Elizabeth Englander is a professor of Psychology at Bridgewater State University in Massachusetts. She is also the founder and director of the Massachusetts Aggression Reduction Center (MARC) at Bridgewater State University.
Facing History has a range of resources on Japanese and Japanese American incarceration (often referred to as "Japanese internment") during World War II that you can use to accompany the Righting a Wrong poster exhibition.
This section focuses on France, where Islam—the religion of many North African immigrants and their French sons and daughters—has become the subject of many public discussions. In particular, we will examine the recent debate over headscarves in French state-run schools. This discussion, while involving particular dynamics and histories, echoes larger global conversations about religion, identity and integration and reveals varying understandings of what different social groups and societies need to do to integrate people of diverse ethnic, cultural and religious backgrounds.
Facing History and Ourselves has curated a collection of readings, written by staff members and scholars, that touch on the echoes of the letter exchange between George Washington and the Hebrew congregation of Newport. These readings address issues of religion, difference, and identity, and suggest that reflecting on these issues is just as important today as it was in 1790.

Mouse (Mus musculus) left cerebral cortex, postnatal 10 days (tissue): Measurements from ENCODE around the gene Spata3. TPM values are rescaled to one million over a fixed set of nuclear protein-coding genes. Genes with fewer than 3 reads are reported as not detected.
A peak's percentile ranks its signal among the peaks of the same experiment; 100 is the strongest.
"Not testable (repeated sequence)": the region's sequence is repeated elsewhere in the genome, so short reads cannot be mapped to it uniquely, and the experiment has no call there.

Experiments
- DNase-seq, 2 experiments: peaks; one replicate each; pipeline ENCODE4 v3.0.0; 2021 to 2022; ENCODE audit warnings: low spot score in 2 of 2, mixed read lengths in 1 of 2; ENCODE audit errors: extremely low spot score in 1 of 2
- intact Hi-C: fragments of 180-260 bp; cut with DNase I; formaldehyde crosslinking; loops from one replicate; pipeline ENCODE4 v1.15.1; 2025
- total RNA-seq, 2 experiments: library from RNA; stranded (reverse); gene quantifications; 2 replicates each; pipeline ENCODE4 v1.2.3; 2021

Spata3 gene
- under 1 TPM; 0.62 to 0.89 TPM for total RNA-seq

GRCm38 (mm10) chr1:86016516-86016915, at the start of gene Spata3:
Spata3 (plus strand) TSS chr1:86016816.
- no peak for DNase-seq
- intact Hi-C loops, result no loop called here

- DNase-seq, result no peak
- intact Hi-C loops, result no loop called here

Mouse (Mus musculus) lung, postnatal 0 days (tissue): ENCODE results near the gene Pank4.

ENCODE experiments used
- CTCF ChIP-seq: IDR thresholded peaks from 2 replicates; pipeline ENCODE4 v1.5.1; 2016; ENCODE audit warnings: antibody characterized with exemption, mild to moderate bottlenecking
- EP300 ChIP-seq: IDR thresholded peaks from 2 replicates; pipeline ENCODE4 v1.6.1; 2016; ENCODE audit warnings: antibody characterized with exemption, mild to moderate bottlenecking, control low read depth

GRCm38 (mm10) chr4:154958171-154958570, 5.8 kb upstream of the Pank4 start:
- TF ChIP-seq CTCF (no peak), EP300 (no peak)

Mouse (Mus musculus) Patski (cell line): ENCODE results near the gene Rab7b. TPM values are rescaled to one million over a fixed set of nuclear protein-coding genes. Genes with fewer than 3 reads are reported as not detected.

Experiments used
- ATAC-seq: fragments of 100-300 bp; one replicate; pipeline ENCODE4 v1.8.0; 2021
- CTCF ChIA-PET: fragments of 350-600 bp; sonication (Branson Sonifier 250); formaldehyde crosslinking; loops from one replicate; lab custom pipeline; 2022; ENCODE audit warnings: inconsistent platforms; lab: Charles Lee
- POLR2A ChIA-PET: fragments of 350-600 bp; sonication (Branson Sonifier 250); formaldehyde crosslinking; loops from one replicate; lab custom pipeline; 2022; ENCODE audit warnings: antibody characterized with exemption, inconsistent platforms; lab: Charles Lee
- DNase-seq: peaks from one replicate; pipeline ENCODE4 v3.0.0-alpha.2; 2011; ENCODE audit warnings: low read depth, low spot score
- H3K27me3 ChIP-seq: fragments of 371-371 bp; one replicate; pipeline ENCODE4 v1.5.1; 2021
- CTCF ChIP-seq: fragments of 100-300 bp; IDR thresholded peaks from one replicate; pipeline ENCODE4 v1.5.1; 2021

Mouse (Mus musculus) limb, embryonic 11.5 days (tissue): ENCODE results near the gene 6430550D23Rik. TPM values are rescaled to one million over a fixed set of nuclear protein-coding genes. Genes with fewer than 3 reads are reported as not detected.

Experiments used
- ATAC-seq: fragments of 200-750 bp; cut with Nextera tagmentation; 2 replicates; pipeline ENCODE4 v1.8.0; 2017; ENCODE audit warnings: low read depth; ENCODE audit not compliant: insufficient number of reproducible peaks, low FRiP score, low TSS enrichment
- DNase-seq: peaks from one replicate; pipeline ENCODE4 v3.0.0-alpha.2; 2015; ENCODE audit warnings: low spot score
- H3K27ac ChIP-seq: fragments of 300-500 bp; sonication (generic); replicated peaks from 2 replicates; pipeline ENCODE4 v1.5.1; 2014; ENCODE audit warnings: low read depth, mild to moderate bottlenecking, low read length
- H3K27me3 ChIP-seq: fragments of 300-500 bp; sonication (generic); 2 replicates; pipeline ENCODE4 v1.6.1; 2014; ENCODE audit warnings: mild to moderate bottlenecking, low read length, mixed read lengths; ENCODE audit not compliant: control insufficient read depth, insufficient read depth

Administrators and school officials also face a tremendous challenge as they try to create safe spaces within their schools. The first video below features a school administrator addressing a bullying incident after the fact.
When does a simple disagreement between students turn into an act of bullying? How do we recognize this shift? What can we do when this happens? These are just some of the questions that educators have about tackling the subject of bullying in a classroom environment.
The Ostracism Case Study has been used in a variety of different settings with different audiences. It provides a structure for rich discussions on bullying and ostracism, regardless of whether the audience is comprised of teachers, students, administrators, parents, or a combination of groups.
Jenny Bender Berz holds a Master's degree from the Harvard Graduate School of Education and a Doctorate in Clinical Psychology from the University of Massachusetts Boston. She has worked in the fields of education and psychology since 1992. From 1996 to 1998, she worked with Dennis Barr at Facing History and Ourselves to research what later became the Ostracism Incident. Currently, Jenny practices psychotherapy at the Brookline Community Mental Health Center, where she also directs the Connecting with Families parent education program. In addition, Jenny has a private psychotherapy practice and enjoys family life with her husband and two children.
The letter exchange between George Washington and the Hebrew congregation of Newport was not the only landmark event in the early history of America that dealt with issues of religious freedom and identity. Seixas’ letter and Washington’s subsequent response exist within a timeline of many other events during which the newly formed country faced those issues. Continue reading below for information about some of those events.